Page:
Instead of jumping into reducing an 18-dimensional representation to a 2-dimensional representation, let’s look at a simplified challenge where we try to map a 2-dimensional picture (square) on a 1-dimensional (line) political spectrum, to see how reducing dimensions works in general, and why it can be imprecise.

In this example we assume that we have only two categories of policy positions: “Social” positions (vertical axis in our square) and “Economic” positions (horizontal axis in our square). In the picture we have shown 3 politicians (A, B and C) and where they fall on these topics. A and B agree on economic policy, but disagree on social policy, while A and C agree on social policy, but disagree economically. A and C are polar opposites on both topics. Suppose now that we could not use a 2-dimensional picture (square) to display this, but instead had to put them on a line (1-dimensional). Fortunately, there would seem to be a good solution:

We could create a single Social/Economic Axis and show that B and C are polar opposites by putting them on the extreme ends. The overlap that A has with each of them on 1 of the two categories puts them in the middle. Thus, everything seems perfect: B and C overlap 0%, while A overlaps 50% with both B and C and the picture reinforces that belief.

Now we would like to place “YOU” (the green dot in the middle of the Social/Economic square) somewhere on this line. Clearly, “YOU” overlaps with all three candidates equally: as a moderate in both areas, “YOU” overlaps 50% with A, 50% with B and 50% with C. But where should we place “YOU”? There is no good place we can find. In the middle between B and A would show a similar distance with both of them, but the overlap with C, much farther away on the line, would then surprisingly be the same. Placing “YOU” in the middle, right where A is, would correctly show that “YOU” are 50% away from B and C, but then it would be hugely surprising that the overlap with A is not 100% (same position), but is also just 50%. In this case there is no perfect solution: the imperfection resulting from trying to visualize a 2-dimensional picture in a simplified 1-dimensional representation.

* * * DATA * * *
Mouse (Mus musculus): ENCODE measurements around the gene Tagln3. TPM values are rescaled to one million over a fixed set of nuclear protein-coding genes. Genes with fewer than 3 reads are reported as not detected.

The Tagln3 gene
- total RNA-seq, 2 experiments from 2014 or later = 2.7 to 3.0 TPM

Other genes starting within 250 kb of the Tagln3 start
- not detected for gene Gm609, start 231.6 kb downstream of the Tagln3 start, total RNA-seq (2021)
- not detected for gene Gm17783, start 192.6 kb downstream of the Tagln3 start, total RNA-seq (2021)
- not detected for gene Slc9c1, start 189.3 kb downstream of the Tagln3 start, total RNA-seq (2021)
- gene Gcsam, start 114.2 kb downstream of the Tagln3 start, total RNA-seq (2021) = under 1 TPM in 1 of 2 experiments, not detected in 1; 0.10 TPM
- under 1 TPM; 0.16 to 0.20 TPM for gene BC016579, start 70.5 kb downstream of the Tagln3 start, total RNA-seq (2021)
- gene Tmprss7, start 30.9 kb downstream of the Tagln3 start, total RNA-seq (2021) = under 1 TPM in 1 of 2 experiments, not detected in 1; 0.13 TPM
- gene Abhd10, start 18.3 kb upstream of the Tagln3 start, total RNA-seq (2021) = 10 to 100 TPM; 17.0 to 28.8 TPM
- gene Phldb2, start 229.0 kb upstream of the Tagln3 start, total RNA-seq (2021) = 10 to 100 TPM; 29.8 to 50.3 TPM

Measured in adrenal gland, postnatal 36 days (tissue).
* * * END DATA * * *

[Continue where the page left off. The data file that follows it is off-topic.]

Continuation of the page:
Things get even worse if we would have a fourth politician on the 4th corner of the square, who opposes everything that A stands for. If we want to show A, B, C and D on a single line and then “YOU” equidistant to all four: we have an impossible problem on our hands again.

With tens of thousands of politicians in our Political Matrix and hundreds of thousands of ActiVote users, it is now easier to understand that it is equally impossible to plot everyone in such a way that for everyone the overlap on the 18 policy categories exactly fits what you would expect from the visual distance in the 2-dimensional Political Matrix. 

Fortunately, data scientists have come up with several methods to find a reasonably good practical mapping anyway. One of those methods is called “Principal Component Analysis” (PCA) which is what ActiVote uses to create our Political Matrix. And while the results are necessarily imperfect, if we look at the example we started with, where 12 of 15 politicians looked great, and the other 3 were easy to explain, we think that the Political Matrix does a great job in showing where “YOU” stand relative to politicians and by zooming in on overlap percentages you can get extra information to help you determine who you may wish to support.

More importantly, PCA is devoid of any political bias. All calculations are done completely automatically and the best possible overall mapping in the Political Matrix is created. Therefore, whether someone ends up closer to Secretary Pete Buttigieg (as the example user in the matrix earlier in this blog), or ends up closer to anyone else, is not biased by any user, politician or party who would perhaps like their candidate to be close to many people. As a nonpartisan app, informing people without bias is of the utmost importance.

Want to find out where you fall in our Political Matrix? We encourage you to give it a try!